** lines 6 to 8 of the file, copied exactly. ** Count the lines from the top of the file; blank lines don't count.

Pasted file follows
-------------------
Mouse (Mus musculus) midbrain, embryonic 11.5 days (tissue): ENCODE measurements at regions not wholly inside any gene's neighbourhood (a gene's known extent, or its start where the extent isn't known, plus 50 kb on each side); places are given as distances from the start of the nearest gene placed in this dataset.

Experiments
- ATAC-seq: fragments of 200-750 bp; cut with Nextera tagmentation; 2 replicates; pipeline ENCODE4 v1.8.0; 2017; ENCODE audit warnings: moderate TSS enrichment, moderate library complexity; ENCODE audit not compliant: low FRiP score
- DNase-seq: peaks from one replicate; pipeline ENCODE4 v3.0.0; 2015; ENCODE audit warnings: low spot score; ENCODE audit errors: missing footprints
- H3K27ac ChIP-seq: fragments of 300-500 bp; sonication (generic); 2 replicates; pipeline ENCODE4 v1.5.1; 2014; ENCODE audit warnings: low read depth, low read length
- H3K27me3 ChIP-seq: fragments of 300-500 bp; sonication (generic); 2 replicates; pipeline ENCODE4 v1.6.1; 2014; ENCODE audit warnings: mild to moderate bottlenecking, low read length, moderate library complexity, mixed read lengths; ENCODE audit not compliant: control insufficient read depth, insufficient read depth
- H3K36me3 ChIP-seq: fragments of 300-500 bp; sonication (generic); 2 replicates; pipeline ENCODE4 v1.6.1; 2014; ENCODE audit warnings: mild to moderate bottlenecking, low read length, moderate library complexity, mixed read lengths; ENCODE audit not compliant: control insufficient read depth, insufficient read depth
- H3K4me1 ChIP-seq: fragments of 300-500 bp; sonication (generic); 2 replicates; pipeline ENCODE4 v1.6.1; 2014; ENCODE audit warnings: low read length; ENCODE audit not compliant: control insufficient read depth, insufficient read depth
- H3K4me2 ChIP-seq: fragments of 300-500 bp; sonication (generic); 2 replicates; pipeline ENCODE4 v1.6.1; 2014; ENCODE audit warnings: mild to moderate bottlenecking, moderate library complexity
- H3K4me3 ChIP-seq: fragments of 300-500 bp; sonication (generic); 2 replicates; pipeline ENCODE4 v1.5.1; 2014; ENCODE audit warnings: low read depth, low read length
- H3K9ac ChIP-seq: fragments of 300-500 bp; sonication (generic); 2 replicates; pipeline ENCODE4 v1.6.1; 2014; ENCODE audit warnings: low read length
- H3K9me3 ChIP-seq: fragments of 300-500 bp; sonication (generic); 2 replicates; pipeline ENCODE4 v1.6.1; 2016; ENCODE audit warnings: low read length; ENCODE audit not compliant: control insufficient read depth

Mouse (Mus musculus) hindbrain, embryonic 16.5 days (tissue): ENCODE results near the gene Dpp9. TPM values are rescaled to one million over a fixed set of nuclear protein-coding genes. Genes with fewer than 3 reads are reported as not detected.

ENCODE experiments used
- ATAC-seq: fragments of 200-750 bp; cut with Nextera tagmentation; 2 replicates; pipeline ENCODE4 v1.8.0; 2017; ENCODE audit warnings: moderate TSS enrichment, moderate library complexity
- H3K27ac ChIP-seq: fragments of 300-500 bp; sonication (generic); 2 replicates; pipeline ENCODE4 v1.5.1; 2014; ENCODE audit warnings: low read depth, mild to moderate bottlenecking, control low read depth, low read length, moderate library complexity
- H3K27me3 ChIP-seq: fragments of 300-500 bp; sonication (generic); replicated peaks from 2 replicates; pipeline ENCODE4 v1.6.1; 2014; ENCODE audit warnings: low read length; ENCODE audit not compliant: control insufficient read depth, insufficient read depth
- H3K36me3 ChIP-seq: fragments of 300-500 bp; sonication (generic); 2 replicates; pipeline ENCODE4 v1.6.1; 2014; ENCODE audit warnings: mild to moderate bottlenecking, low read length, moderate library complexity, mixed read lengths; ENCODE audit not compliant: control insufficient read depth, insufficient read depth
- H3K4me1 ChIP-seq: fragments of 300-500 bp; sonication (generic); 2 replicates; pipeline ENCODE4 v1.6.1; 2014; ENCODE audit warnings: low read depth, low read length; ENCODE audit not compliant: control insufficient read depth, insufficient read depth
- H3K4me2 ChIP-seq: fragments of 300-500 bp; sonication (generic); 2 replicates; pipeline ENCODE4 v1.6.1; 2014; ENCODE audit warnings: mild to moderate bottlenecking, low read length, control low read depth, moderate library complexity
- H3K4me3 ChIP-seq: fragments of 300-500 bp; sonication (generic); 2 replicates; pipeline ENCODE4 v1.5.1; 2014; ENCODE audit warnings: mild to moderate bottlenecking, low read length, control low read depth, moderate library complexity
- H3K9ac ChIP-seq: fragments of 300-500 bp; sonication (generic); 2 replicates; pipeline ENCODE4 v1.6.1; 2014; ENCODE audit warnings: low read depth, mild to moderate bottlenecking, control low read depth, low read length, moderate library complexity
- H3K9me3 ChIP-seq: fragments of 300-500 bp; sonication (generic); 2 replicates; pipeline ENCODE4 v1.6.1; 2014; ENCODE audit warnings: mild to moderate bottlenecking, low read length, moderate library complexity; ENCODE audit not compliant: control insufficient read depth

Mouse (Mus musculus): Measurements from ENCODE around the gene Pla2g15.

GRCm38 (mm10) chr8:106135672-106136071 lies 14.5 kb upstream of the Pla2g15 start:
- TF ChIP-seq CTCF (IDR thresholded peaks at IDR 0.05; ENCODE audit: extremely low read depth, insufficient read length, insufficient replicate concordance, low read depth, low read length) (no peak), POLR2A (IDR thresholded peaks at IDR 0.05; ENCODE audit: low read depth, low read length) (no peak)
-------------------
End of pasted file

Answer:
- H3K27me3 ChIP-seq: fragments of 300-500 bp; sonication (generic); 2 replicates; pipeline ENCODE4 v1.6.1; 2014; ENCODE audit warnings: mild to moderate bottlenecking, low read length, moderate library complexity, mixed read lengths; ENCODE audit not compliant: control insufficient read depth, insufficient read depth
- H3K36me3 ChIP-seq: fragments of 300-500 bp; sonication (generic); 2 replicates; pipeline ENCODE4 v1.6.1; 2014; ENCODE audit warnings: mild to moderate bottlenecking, low read length, moderate library complexity, mixed read lengths; ENCODE audit not compliant: control insufficient read depth, insufficient read depth
- H3K4me1 ChIP-seq: fragments of 300-500 bp; sonication (generic); 2 replicates; pipeline ENCODE4 v1.6.1; 2014; ENCODE audit warnings: low read length; ENCODE audit not compliant: control insufficient read depth, insufficient read depth